“The Cyclone is an information-rich aircraft,” he continues, “and managing the flow of information to determine how best to meet the task is a key challenge and opportunity generated by the new technologies onboard.”

 The new fly-by-wire aircraft is part of the digital age, and this will require a very different approach to maintenance. Put simply, “fixing” will take a back seat to “changing components” in this new age of aiviation maintenance – and will continue to evolve. 


Norway’s first three F-35 aircraft are met by Royal Norwegian Air Force (Luftforsvaret) F-16s upon entering Norwegian air space on 3 November 2017.

What Colonel Connor finds interesting is how the new In-Service Support contract creates “motivation” for Sikorsky. “We don’t own, for example, any of the spares for this aircraft – they’re owned by the contractor and there’s an obligation for those spares to be available to us when we need them,” he explains, adding: “It’s what we call ‘power by the hour’.” 

The 25-year ISS contract for parts and related issues stipulates that payments to the contractor (Lockheed Martin purchased Sikorsky in late 2015) are “dependent upon how much we fly, and certain percentages of availability throughout the contract.” In that way, he notes, “It’s in their best interest to make [the aircraft] more maintainable, to make it more efficient flight hour per maintenance hour – it’s their bottom line that’s impacted, not ours.”

The new technology onboard the helicopter, particularly the new workflow, require a cultural shift in transitioning to the new capability. “We have elements of our culture that we absolutely must maintain and we have elements of our culture that, going forward, we absolutely must drop. We need to figure out which is which and that will happen as we operate and shape lessons learned from our operations. We really won’t know the right answers until we operate and learn from those operations. But culture change is clearly part of the challenge.”

Some of this culture change will become evident during multinational navy exercises that “will help shape our thinking about load sharing within the helicopter in executing missions more effectively.” The uber-challenging Submarine Command Course (also known as the “Perisher” and described as the ultimate test of leadership under stress) and the annual RIMPAC are prime examples of such events.

As the NATO partners shape a 21st century approach to ASW (or what I prefer to call a ‘Maritime Domain Awareness’ strike capability), Canada will be a key part of the information sharing and combat learning cycle as well. “We are a connected asset with Link 11 and are looking to add Link 16,” says the Wing Commander.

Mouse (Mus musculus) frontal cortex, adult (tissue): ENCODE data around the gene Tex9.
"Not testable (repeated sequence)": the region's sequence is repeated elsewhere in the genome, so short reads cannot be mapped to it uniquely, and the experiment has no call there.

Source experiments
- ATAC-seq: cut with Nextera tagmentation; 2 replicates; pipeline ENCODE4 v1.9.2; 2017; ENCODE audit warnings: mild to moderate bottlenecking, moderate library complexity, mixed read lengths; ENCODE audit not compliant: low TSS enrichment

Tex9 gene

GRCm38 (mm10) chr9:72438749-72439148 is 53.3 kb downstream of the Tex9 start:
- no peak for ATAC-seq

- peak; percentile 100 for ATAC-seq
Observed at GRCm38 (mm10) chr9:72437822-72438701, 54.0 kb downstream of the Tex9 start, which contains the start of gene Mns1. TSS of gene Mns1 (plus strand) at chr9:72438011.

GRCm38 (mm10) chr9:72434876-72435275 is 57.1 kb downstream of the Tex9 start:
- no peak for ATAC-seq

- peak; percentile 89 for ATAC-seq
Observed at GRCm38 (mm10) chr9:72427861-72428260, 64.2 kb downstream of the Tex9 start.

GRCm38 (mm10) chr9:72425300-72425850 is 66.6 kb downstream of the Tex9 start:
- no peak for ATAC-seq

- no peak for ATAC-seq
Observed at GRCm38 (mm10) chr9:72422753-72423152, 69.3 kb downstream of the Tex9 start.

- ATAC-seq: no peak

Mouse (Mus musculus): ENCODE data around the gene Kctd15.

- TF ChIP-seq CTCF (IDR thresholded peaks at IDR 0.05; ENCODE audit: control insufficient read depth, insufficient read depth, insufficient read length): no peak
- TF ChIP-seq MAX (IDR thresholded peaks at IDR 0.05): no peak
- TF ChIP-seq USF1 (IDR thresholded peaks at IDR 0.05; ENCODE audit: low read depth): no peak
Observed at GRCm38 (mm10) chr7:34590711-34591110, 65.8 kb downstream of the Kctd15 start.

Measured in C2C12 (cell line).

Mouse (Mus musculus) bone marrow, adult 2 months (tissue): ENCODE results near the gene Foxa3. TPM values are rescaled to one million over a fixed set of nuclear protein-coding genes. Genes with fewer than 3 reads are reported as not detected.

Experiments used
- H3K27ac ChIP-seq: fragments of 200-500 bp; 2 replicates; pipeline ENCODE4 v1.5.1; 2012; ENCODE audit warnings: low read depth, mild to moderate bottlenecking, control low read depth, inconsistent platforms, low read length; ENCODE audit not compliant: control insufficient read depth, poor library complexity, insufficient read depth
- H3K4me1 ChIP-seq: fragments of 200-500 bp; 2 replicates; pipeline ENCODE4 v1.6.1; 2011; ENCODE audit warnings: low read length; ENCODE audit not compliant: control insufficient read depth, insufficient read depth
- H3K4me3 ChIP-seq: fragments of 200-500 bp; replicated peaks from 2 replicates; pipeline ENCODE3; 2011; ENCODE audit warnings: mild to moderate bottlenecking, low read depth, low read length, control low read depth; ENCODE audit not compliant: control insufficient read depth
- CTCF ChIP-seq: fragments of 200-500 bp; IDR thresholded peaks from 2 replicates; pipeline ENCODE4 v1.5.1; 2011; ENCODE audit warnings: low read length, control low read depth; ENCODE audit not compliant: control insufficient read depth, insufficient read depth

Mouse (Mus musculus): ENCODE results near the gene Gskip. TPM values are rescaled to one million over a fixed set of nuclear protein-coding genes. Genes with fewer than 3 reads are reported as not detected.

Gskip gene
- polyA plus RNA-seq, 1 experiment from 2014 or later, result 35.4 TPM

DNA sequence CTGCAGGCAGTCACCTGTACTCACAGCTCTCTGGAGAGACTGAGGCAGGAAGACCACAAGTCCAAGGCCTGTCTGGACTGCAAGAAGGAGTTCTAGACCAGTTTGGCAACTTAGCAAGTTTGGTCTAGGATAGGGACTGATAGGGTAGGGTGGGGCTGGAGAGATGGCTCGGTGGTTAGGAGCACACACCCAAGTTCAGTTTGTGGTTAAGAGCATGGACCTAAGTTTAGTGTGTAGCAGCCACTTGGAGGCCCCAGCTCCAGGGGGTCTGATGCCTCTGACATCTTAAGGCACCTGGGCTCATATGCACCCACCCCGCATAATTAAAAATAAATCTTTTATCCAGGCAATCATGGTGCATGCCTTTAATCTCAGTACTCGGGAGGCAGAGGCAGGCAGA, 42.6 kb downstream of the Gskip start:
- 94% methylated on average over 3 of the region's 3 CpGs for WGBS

February 2017 – Aviation Warfare Systems Operator 3rd Class Chase Moyer, assigned to Patrol Squadron (VP) 10, demonstrates the surveillance and reconnaissance capablities of the P-8A Poseidon aircraft to Royal Thai Navy Chief Petty Officer Sumpan Tongsuk (right) during exercise Cobra Gold. The largest theater security cooperation exercise in the Indo-Asia-Pacific region, Cobra Gold is an integral part of the U.S. commitment to strengthening engagement in the region. (U.S. Navy photo: MCS 2nd Class Amanda Allyn Hayes)

The capability to process data without first having to download it to a ship, is a boon to efficiency. “We have standalone kit on the helicopter that allows mission system planning and decision making as required. We don’t have to plug into the ship with our mission data. After a flight, we plug [the data] into our own system, analyze it, and then push out the relevant data,” he explains.

“We are designed to operate as a single ship up to engagement within a task force. And as such we need to operate on our own or to network as required with the task force, without having to [download to a ship] to execute our basic missions.

“As the networks evolve, you have to look at the whole picture. You have to look at all the players. You don’t know for sure when you’re collecting data where ultimately that sensor shooter equation will be executed going forward. And we have to evolve with this approach as well.

“And, in this shift, it is about the management of information and getting the right information to the right people in a timely manner.”

The challenges of getting this unique helicopter into operations have been widely criticized, however, the requirements were very robust and very Canadian. “Our requirements were tough because we operate under a different philosophy in our maritime helicopter fleet than do our allies. We focus on our crews doing autonomous operations as we leave the ship, which is not the norm for maritime helos, explains Colonel Connor.


Dr. Robbin Laird (left) is greeted by Lieutenant-Colonel Ray Townsend (centre), Commanding Officer 404 Long Range Patrol and Training Squadron, in the Hornell Centre at 14 Wing Greenwood Nova Scotia, Canada. (Photo: MCpl Rory Wilson, 14 Wing Imaging)

“Normally, you’re very dependent on getting tactical direction from the ship. Whereas in our case, though we can operate that way, and we do, we also have the ability to be autonomous, and we prioritize our ability to retask during operations. Rather than landing on our ships and then repurposing our helos, we want such repurposing built into the helicopter itself.

“This led to requiring a larger helicopter to do ASW and the multi-missions. And all of this leads to the complexity of the requirements of the Cyclone flying ready to do any mission, because you don’t have the option to go back to the ship. We want to reconfigure the aircraft as you transition from an ASW mission to an anti-surface mission, for example. That’s what led to our requirements for the Cyclone being more robust than for the S-60-Romeo where they are configured for a certain role when they take off,” he said, clarifying some of the reasons for delays in finalizing this procurement.

As NATO Forces turn to shaping new approaches to various capabilities required for mission success, the Cyclone is part of a broader transformation of the ASW enterprise. On the horizon, other navies may show interest in the capabilities on offer from the Cyclone as they look to upgrade to the kinds of innovative capabilities that Canada has pioneered. 

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Robbin Laird is a defence analyst and journalist based in Virginia.